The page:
Emergency contraceptives (EC) are used in case of accidental / missed pre-planned contraceptives such as missing birth control pills or broken condoms. The most common method is the after-morning pill, these tablets can be taken after intercourse within 72 hours, i.e. 3 days.
How does it work?
Emergency contraception works by delaying ovulation which means, the time when your egg is released and has a possibility of getting fertilized by sperm. In some cases, it also works by preventing the fertilized egg from attaching itself to the uterine lining of the womb.
These pills however don’t work on an existing pregnancy. In such cases, abortion pills such as Mifeprex and Misoprostol should be used (if the pregnancy is within 10 weeks).
The day-after pill such as Plan B and its various generic variants help stop ovulation and should be taken within 72 hours of unprotected sex. Some research report state that emergency contraceptives may be effective for up to 5 days but even then the sooner the pill is taken, the better it works. (Plus its’ working is dependent on the location of your cycle).
What is day after pill?
Emergency contraceptive pills contain synthetic Levonorgestrel and Progestin that prevents the pregnancy by stopping the egg from attaching to the womb (implantation), delaying ovulation, and stopping fertilization. It contains two medicines which need to be taken in between 12 hours gap. Emergency contraceptives have zero risks pertaining to birth defects or pregnancy troubles later; therefore this is a trusted means for preventing pregnancy.
The first pill must be taken within three days or there is a high chance of it being ineffective, especially after the 5th day.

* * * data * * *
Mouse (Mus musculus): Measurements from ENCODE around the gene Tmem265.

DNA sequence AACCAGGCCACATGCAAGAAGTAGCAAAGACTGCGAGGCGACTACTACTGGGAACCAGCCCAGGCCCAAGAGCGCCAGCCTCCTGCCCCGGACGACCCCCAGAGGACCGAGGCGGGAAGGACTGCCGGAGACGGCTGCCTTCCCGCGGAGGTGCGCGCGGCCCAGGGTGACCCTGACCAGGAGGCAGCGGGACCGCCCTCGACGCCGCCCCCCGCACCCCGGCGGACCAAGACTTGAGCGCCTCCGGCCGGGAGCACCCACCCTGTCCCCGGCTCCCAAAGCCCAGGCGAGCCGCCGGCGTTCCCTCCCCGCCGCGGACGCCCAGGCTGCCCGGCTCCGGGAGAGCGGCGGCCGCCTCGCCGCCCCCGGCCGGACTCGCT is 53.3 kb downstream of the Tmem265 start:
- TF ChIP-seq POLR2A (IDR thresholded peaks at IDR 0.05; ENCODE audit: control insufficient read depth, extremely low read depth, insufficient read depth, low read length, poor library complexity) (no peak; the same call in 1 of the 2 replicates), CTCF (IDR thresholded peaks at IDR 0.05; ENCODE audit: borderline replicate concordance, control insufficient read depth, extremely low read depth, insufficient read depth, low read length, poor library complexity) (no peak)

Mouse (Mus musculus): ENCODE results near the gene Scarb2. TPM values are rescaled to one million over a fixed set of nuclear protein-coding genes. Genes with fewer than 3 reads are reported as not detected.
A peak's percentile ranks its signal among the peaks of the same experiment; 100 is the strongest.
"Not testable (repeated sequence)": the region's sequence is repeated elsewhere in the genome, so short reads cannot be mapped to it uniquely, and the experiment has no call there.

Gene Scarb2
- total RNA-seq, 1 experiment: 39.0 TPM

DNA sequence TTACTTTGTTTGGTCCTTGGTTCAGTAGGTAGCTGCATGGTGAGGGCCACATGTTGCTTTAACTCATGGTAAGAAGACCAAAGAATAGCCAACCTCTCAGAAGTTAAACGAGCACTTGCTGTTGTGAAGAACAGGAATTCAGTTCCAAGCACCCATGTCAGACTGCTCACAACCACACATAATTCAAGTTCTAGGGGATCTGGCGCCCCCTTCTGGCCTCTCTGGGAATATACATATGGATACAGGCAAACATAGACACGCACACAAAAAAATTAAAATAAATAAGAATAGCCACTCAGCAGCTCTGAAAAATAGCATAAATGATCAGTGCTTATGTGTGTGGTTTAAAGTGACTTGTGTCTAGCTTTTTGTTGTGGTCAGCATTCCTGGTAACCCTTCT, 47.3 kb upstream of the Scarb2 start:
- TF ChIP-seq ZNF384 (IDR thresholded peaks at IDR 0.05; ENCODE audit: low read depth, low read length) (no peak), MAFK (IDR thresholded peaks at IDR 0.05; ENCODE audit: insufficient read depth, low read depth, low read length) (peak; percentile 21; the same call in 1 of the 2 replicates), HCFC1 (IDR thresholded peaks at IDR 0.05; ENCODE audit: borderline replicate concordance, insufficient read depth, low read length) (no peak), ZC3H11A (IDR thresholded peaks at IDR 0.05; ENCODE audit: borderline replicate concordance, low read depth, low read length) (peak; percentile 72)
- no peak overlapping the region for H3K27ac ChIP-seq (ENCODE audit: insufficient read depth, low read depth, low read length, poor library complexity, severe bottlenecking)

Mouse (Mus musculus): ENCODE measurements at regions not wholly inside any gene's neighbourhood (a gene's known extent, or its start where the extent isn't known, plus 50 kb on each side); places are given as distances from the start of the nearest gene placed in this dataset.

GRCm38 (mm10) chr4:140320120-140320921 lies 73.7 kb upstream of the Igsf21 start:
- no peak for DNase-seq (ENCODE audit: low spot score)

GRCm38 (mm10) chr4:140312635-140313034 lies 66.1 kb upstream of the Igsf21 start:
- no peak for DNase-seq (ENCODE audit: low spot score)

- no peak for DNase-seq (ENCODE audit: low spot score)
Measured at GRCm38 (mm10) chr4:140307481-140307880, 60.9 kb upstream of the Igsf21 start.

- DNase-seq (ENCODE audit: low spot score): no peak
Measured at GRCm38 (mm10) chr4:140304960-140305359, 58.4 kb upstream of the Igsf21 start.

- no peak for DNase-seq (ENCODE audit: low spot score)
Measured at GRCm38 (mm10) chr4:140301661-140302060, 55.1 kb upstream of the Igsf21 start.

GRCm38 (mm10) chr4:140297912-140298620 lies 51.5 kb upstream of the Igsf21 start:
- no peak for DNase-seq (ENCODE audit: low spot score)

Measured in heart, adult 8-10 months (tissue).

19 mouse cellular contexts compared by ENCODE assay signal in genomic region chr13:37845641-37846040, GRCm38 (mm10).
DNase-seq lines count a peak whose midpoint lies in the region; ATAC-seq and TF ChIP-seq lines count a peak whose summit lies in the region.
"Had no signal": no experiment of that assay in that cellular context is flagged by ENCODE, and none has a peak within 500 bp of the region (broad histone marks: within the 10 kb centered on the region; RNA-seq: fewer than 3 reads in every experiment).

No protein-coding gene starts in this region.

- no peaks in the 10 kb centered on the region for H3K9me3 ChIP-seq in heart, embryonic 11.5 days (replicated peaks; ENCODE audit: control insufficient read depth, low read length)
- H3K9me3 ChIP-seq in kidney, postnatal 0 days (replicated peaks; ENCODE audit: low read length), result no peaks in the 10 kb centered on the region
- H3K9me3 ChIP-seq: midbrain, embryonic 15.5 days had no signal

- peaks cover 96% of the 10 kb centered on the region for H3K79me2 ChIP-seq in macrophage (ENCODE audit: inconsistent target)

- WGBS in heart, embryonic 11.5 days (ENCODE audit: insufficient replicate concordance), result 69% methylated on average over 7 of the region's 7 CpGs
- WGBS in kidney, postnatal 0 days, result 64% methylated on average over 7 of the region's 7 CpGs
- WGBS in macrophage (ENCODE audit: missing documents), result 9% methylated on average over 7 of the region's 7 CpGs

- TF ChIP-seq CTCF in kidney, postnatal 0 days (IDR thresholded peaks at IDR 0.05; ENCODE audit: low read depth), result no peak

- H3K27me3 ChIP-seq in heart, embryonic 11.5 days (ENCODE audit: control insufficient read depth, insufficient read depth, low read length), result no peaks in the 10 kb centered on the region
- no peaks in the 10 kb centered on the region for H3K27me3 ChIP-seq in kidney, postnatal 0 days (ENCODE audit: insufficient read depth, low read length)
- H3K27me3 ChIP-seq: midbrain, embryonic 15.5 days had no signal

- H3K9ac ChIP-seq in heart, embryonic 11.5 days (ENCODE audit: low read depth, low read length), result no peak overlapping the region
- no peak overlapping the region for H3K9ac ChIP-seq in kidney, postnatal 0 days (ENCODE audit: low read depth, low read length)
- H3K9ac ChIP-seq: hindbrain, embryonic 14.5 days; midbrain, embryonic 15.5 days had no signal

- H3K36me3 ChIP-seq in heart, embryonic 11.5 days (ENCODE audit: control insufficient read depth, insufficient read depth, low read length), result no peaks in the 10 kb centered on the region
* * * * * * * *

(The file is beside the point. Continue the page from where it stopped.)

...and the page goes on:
Is it available over the counter?
In many clinics, day-after pills which are progestin-only are sold as over-the-counter drugs. This, law, however is not applicable all over the world. In many regions, you need to get a prescription to acquire after-morning pills.
In some states, Plan B one-step and its various generic variants like ‘Next choice one dose’ and ‘my way’ are unrestrictedly sold on drug store shelves. In such cases, women under seventeen also can buy them without ID or prescription (progestin-only emergency contraceptive tablets).
As this is not applicable everywhere, prescribed emergency contraceptive is the only legal pregnancy preventive measure in other places. Due to restrictive laws, women cannot buy such contraception if they are under 17 or don’t have a prescription. As this law may affect the cause of the pill as acquiring a prescription may take some time, and duration to use the morning after the pill may have been passed.
Many healthcare providers and medical experts are therefore fighting for women’s right to access emergency contraceptives without going through the hurdle of getting a doctor’s prescription.
Nowadays you can buy EC such Plan B online, but it is important to confirm if the source should be trusted.
Women who are breastfeeding or diabetic should not consume Plan B tablets, In case of vomiting within two hours of consumption of either tablet, one should repeat that dose.
Changing views on contraception
The debate over the accessibility of contraception and pregnancy cancelation continues, even so proper sex education is changing people’s views. Due to access of emergency contraceptives and birth control methods, even abortion rates are dwindling.
As this is an important social and personal matter it is the people’s perception that will lead society for acceptance of pregnancy prevention matters. Dialogue should continue and to do so you should also present your views forth.